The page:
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Aeolus (son of Hippotes)

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In Greek mythology, Aeolus (Ancient Greek: Αἴολος, Aiolos),[1] the son of Hippotes, was the ruler of the winds encountered by Odysseus in Homer's Odyssey. Aeolus was the king of the island of Aeolia, where he lived with his wife and six sons and six daughters. To ensure safe passage home for Odysseus and his men, Aeolus gave Odysseus a bag containing all the winds, except the gentle west wind. But when almost home, Odysseus' men, thinking the bag contained treasure, opened it and they were all driven by the winds back to Aeolia. Believing that Odysseus must evidently be hated by the gods, Aeolus sent him away without further help. This Aeolus was also sometimes confused with the Aeolus who was the son of Hellen and the eponym of one of the four major Ancient Greek tribes, the Aeolians.[2]


All that Homer's Odyssey tells us about Aeolus' family is that his father was Hippotes, that he had six sons and six daughters, that Aeolus gave his six daughters to his six sons as wives, and that Aeolus, his wife, and all their children lived happily together on the idyllic island paradise of Aeolia.[3] In Euripides' lost tragedy Aeolus, one of Aeolus' six sons is named Macareus, and one of his six daughters is named Canace (also the name of one of the five daughters of Aeolus son of Hellen).[4]

The Byzantine poet John Tzetzes (c. 1110–1180) gives the following names for Aeolus' children: the sons Periphas, Agenor, Euchenor, Clymenus, Xuthus and Macareus, and daughters Clymene, Callithyia, Eurygone, Lysidice, Canace and an unnamed one.[5]


Ruler of the winds[edit]

Aeolus by Alexandre Jacovleff shows Aeolus as an embodiment of Wind himself.

According to Homer, Aeolus the son of Hippotes was the king of the floating island of Aeolia, whom Zeus had made the "keeper of the winds, both to still and to rouse whatever one he will".[6] In Apollonius of Rhodes's Argonautica, at the request of Hera, he calmed all the winds but the "steady" west wind, to aid Jason and the Argonauts on their journey home.[7]

In Virgil's Aeneid, Aeolus keeps the winds contained in a cave on Aeolia:

There closely pent in chains and bastions strong,
they, scornful, make the vacant mountain roar,
chafing against their bonds. But from a throne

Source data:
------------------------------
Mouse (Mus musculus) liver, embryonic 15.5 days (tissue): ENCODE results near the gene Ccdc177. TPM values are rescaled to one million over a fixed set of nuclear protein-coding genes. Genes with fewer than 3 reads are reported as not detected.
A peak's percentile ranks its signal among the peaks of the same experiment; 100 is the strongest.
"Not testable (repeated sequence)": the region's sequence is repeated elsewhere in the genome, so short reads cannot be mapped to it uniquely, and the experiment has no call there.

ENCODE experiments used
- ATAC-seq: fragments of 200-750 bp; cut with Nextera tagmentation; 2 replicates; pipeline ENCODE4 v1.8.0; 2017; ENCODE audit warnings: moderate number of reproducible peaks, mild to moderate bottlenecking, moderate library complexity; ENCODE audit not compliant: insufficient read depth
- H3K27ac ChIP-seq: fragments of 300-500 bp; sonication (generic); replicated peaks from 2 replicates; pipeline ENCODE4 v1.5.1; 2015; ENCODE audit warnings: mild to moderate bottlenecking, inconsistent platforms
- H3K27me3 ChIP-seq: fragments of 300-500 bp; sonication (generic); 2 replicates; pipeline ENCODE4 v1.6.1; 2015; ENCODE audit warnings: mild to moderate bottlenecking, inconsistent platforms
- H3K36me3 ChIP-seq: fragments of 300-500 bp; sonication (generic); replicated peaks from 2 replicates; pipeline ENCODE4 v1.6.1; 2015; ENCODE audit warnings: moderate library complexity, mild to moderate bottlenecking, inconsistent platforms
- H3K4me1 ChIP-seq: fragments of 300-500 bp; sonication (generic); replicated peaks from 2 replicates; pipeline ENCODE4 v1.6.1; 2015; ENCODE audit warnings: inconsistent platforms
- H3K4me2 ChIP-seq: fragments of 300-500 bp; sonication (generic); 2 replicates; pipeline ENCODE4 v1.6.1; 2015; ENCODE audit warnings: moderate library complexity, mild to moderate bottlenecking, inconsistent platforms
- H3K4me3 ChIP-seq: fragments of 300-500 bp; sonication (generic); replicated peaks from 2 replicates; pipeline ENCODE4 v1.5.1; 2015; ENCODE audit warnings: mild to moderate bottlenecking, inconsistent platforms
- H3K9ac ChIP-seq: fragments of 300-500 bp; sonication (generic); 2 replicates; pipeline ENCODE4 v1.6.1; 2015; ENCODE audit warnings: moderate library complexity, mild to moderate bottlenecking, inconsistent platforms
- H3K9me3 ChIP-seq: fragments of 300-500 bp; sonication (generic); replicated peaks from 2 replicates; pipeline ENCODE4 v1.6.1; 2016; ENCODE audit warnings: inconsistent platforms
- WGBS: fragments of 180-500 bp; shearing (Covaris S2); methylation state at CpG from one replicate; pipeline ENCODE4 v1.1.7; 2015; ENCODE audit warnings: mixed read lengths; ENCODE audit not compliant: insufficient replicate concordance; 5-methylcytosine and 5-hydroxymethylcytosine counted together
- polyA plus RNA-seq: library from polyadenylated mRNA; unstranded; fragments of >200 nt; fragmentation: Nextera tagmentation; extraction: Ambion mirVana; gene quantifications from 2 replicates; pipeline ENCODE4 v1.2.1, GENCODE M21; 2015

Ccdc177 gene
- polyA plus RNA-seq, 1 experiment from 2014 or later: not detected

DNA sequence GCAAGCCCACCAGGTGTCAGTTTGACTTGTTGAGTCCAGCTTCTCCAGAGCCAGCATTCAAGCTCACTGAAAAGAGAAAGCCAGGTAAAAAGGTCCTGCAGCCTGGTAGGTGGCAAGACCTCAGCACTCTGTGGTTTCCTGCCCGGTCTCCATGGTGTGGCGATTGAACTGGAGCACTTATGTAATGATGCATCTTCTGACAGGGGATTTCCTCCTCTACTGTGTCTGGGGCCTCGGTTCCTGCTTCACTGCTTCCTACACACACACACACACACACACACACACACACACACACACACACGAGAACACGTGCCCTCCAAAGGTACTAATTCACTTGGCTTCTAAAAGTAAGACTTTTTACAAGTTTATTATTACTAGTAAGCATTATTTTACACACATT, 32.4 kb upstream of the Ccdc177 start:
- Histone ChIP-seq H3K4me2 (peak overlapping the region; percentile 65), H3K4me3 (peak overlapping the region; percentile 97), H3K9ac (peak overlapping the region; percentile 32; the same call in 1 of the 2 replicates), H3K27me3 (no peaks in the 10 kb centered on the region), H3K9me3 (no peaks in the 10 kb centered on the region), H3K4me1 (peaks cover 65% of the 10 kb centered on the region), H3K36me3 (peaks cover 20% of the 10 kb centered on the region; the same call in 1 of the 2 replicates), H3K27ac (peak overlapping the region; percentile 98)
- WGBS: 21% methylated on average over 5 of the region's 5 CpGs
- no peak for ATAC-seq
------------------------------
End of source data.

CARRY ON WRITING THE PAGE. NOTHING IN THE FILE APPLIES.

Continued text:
of lofty crag, their king with sceptred hand
allays their fury and their rage confines.[8]

Juno asking Aeolus to release the winds, by François Boucher, 1769, Kimbell Art Museum.

Because of her hatred of the Trojans, Juno (the Roman equivalent of the Greek Hera) pleads with Aeolus to destroy Aeneas' ships, promising to give Aeolus the nymph Deiopea as wife.[9] So Aeolus unleashed his winds against Aeneas.[10] But Neptune, angry at this usurpation of his sovereignty over the sea, commands the winds to:

... Haste away
and bear your king this word! Not unto him
dominion o'er the seas and trident dread,
but unto me, Fate gives. Let him possess
wild mountain crags, thy favored haunt and home,
O Eurus! In his barbarous mansion there,
let Aeolus look proud, and play the king
in yon close-bounded prison-house of storms![11]

Neptune then quelled the monstrous waves that Aeolus' winds had stirred up, and Aeneas was saved.[12]

Encounter with Odysseus[edit]

In Homer's Odyssey, Odysseus and his men, after escaping from the Cyclops Polyphemus, came next to the island of Aeolia:

where dwelt Aeolus, son of Hippotas, dear to the immortal gods, in a floating island, and all around it is a wall of unbreakable bronze, and the cliff runs up sheer. Twelve children of his, too, there are in the halls, six daughters and six sturdy sons, and he gave his daughters to his sons to wife. These, then, feast continually by their dear father and good mother, and before them lies boundless good cheer. And the house, filled with the savour of feasting, resounds all about even in the outer court by day, and by night again they sleep beside their chaste wives on blankets and on corded bedsteads.[13]

Aeolus entertained Odysseus and his men for a month, questioning Odysseus about all that had happened to him.[14] When Odysseus was ready to set sail again for home, Aeolus gave him a bag made of oxhide in which he had bound "the blustering winds", all except for the west wind, which Aeolus sent forth to bear Odysseus and his men safely home.[15] But when they came within sight of Ithaca their home, Odysseus was overcome with sleep, and his men, thinking that the bag held gifts of gold and silver that Odysseus intended to keep for himself, opened the bag letting loose all the unruly winds which drove their ship all the way back to Aeolus' floating island.[16] And when Odysseus asked again for help, Aeolus replied: